VMware vSphere Compute Design Considerations

VMware vSphere Compute Design

Being able to gather and analyse requirements, then size the compute design based on those requirements is one of the key functions of any virtualisation project.
In terms of evaluating compute requirements, you should use the information gathered from your requirements analysis phase to factor in workload, availability and estimated growth.

The following factors should also be considered when sizing yours hosts, for example: Host performance, budget, datacentre capacity (rack, power, cooling etc…), infrastructure (network connectivity, storage connectivity etc…), security – PCI-DSS compliance (HIPAA, SOX, PCI etc..), scale-up / scale-out deployment strategy.

Here are a few well known tools, which can assist you in collecting performance and capacity information in order to calculate the workload requirements:

  • VMware Capacity Planner: A hosted service available to VMware partners, VMware Capacity planner collects resource utilisation and compares the data against industry values.
  • Platespin Recon from NetIQ: Workload analysis with remote data collection.
  • Cirba: Utilisation analysis, with normalization leveraging industry standards from SPEC.org.
  • Windows: Performance Monitor, disk manager
  • Linux: df, iostat, top, mpstat (use sar to output information to a datafile).

Lets assume that through your investigations you have you have identified 200 workloads which could be virtualized or migrated to a vSphere environment. As mentioned before your compute design should account for any future growth (lets assume 25% growth over 5 years).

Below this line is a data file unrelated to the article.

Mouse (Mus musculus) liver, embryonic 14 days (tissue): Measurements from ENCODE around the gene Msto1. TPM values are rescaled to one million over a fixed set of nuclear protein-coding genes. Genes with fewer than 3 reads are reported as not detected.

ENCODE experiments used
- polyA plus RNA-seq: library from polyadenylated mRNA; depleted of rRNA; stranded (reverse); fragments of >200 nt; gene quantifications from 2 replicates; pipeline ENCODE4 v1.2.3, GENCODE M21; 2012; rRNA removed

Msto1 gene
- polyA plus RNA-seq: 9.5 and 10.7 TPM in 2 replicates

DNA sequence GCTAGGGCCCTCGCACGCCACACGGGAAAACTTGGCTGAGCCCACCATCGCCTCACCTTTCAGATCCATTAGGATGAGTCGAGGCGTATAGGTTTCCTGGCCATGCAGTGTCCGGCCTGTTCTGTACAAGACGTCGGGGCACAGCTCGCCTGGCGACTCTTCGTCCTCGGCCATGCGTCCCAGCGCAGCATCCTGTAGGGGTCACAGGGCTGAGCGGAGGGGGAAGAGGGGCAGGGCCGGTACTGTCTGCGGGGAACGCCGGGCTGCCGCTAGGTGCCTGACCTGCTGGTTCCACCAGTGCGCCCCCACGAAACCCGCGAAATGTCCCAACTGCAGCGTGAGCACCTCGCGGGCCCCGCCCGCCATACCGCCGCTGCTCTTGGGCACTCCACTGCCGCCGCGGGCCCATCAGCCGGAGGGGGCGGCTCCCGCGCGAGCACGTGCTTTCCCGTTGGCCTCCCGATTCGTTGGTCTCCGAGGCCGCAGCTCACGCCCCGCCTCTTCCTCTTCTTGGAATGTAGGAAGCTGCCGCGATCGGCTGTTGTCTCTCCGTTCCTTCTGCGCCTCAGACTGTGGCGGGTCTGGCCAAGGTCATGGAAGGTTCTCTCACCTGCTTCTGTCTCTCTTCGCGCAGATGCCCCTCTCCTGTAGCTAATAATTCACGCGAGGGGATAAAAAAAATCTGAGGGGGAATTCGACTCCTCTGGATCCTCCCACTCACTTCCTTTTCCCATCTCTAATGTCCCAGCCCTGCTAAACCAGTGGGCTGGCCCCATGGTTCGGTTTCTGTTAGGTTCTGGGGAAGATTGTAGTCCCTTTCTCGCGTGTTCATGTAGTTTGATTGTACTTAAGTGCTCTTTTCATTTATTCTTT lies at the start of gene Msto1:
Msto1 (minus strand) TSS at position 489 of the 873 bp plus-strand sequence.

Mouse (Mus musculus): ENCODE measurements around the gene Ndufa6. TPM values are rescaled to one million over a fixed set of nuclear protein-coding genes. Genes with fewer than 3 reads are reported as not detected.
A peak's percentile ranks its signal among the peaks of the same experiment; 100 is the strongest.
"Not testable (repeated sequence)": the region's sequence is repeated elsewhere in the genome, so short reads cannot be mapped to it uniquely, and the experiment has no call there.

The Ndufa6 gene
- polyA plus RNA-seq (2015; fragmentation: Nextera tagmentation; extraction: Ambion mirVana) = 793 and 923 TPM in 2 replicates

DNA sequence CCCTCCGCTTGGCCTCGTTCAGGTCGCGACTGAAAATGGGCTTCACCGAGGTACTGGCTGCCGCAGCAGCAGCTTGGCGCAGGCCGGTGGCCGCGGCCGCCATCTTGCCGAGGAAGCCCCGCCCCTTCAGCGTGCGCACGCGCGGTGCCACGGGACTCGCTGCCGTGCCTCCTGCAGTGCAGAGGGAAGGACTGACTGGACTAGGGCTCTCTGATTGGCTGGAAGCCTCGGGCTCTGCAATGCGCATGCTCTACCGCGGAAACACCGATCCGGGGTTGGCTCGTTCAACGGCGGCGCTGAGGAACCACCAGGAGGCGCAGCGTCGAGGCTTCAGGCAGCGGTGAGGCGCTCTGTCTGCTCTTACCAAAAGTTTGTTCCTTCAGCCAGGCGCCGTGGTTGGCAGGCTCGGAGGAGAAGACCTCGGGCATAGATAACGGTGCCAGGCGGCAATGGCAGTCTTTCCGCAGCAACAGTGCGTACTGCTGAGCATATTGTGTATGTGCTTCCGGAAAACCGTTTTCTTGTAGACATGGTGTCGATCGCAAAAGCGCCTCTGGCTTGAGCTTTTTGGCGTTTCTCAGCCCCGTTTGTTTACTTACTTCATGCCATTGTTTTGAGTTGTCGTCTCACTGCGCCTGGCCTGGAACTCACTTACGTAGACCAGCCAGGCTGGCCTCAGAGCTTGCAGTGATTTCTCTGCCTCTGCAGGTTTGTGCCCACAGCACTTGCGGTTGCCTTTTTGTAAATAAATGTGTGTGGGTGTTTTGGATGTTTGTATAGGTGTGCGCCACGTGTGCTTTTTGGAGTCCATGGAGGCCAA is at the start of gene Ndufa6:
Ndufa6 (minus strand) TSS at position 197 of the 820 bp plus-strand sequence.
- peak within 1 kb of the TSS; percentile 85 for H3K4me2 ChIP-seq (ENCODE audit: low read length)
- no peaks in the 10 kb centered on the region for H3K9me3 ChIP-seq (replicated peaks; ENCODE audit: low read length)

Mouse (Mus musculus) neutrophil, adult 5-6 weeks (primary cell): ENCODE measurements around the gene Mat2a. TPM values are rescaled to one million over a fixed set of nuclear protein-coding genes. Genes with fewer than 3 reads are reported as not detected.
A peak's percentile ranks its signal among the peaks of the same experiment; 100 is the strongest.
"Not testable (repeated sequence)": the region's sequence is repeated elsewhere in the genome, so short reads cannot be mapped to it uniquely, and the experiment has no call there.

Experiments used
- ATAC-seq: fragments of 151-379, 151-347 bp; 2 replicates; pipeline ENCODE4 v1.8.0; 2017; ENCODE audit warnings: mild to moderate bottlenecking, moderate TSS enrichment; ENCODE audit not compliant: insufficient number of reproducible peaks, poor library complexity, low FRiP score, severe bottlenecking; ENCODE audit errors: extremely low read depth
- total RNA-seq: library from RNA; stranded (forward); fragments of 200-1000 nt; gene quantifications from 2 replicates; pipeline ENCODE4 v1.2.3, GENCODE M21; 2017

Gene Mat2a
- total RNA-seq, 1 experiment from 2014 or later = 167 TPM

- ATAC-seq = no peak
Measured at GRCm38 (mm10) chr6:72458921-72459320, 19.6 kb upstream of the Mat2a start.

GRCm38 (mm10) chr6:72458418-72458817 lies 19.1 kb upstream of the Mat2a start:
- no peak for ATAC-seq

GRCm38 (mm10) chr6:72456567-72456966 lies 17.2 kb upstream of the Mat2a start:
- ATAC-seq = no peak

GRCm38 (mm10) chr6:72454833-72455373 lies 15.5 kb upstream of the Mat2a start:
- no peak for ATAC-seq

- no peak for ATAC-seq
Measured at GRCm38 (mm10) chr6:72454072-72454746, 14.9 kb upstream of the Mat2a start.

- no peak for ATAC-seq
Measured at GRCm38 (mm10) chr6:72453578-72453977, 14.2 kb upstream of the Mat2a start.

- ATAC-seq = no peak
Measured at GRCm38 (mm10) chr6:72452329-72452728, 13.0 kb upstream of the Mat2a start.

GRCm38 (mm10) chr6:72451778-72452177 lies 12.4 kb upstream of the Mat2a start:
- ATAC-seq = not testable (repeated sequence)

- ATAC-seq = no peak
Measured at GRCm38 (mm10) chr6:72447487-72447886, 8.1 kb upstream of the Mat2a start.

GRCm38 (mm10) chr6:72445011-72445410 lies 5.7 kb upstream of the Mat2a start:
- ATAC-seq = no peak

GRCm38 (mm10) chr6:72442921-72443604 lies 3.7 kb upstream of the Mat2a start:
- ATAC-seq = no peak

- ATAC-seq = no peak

Workload Requirement Analysis

Workload Estimations Values
Average CPU count 2
Average CPU per server (MHz) 2,000 MHz
Average CPU utilisation (percentage) 8%
Average RAM per server (MB) 4096MB
Average RAM utilisation (Percentage) 72%

Calculating the Average Peak CPU Utilisation:
Average CPU per server (MHz) × Average CPU count = Average CPU per server (MHz)
2,000 MHz × 2 = 4,000 MHz

Average CPU per server(MHz) × average CPU utilisation (percentage) = Workload average peak CPU utilisation (MHz)
4,000MHz × 8.00% = 320MHz

Number of workloads × Workload average peak CPU utilisation (MHz) = Total Peak CPU utilisation (MHz)
200 × 320MHz = 64,000MHz

Therefore we have determined that 64,000MHz will be required to support the 200 workloads.

Accounting for Growth:
Total CPU (MHz) required for the virtual infrastructure x forecasted growth = Total CPU (MHz) required
64,000MHz x 25% growth = 16000MHz + 64,000MHz = 80,000 MHz

Calculating the required number of ESXi hosts to satisfy the design requirements
Two 6-core CPU at 2,000MHz per Core
2 Sockets x 6 Cores x 2000 MHz = 24,000 MHz per  ESXi host @ 100% utilisation

Running any solution at 100% utilisation is never recommended, lets assume we’d like to have the system operating at 70% utilisation. It’s worth pointing out that resource utilisation should be continously monitored, its rare that workloads remain static.